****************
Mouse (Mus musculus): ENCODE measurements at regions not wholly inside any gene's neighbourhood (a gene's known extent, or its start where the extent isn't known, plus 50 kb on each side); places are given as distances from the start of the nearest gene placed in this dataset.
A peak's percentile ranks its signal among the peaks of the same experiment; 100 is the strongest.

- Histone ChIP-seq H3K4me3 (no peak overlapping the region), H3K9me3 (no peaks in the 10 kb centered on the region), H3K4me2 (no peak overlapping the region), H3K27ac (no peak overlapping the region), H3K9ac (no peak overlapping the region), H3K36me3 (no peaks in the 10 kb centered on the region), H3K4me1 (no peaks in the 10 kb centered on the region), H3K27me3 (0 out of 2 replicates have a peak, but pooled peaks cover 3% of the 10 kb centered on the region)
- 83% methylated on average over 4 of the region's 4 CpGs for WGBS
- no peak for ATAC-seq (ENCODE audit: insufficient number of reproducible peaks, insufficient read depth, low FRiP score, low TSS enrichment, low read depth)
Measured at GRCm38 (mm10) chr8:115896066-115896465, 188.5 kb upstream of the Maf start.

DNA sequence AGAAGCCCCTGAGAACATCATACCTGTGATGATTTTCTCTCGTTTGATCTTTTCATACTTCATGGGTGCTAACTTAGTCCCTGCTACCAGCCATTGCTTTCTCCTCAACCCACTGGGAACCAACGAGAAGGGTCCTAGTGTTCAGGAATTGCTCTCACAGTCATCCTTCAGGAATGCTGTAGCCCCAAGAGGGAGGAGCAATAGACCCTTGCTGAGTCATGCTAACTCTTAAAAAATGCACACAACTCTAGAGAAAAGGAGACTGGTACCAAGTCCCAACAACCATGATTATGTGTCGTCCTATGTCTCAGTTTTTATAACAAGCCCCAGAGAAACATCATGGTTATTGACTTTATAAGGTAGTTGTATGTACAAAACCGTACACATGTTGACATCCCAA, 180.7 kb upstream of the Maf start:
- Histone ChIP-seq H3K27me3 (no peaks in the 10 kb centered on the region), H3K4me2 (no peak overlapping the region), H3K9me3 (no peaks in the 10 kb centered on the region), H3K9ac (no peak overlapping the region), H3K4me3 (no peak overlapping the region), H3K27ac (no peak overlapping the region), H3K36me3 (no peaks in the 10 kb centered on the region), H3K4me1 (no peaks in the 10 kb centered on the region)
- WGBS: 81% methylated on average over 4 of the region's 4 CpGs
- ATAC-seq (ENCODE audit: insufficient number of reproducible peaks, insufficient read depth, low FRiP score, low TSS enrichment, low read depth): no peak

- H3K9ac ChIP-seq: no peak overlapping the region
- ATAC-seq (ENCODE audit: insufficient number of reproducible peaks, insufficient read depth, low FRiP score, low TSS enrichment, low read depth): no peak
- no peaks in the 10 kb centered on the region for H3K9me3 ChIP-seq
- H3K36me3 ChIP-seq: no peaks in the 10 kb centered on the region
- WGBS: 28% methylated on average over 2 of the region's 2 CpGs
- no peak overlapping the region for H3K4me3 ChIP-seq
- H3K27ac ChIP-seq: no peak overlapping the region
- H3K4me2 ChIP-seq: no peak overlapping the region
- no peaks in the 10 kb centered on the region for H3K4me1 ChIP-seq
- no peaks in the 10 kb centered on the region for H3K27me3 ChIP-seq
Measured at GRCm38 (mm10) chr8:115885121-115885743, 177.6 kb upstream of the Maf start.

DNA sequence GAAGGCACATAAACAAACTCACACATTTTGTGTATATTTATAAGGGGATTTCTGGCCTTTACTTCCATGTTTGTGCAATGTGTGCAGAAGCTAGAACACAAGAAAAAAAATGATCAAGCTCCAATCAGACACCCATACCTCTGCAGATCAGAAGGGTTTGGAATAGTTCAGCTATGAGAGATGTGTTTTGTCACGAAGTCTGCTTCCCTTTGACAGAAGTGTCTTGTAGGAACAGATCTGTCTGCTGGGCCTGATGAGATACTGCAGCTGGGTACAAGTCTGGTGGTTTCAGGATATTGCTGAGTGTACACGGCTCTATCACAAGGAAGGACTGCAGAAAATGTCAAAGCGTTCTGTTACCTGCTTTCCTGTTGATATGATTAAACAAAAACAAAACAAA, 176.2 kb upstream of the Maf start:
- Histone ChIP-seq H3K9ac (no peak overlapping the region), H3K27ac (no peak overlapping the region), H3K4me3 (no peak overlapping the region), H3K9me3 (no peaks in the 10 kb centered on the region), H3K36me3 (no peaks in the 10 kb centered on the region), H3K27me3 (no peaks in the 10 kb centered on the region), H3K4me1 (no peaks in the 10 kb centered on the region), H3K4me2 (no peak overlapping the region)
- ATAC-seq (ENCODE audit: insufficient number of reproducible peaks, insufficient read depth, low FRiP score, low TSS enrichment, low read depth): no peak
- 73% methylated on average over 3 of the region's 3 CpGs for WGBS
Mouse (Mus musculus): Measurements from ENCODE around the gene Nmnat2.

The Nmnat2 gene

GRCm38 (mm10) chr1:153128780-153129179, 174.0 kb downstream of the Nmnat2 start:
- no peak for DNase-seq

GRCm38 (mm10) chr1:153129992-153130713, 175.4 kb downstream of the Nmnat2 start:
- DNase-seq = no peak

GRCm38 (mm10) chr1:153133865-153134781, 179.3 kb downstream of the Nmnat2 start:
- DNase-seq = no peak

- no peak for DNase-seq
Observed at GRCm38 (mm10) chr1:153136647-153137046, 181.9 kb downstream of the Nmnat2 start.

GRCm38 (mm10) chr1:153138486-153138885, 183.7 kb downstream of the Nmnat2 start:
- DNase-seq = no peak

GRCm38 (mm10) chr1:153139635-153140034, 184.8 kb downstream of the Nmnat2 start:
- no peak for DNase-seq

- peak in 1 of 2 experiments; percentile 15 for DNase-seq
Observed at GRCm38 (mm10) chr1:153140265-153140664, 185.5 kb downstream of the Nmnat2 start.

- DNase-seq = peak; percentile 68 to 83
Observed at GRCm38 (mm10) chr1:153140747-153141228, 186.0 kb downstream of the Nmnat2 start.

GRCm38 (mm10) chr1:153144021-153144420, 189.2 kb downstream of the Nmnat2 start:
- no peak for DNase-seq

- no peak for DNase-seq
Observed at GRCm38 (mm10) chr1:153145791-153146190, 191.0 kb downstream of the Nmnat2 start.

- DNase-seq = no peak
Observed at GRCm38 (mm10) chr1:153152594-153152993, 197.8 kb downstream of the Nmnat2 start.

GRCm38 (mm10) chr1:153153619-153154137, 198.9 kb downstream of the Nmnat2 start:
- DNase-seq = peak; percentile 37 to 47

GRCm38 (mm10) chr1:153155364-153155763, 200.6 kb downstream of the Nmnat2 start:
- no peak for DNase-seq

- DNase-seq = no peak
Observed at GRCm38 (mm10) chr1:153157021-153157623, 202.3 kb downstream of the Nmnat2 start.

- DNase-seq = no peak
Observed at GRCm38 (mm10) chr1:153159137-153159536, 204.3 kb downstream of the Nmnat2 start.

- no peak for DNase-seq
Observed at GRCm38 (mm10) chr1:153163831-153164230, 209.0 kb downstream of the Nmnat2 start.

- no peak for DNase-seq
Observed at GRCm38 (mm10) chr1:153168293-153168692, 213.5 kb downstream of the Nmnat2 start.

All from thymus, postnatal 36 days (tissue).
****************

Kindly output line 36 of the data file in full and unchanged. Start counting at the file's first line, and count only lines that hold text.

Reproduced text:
GRCm38 (mm10) chr1:153138486-153138885, 183.7 kb downstream of the Nmnat2 start: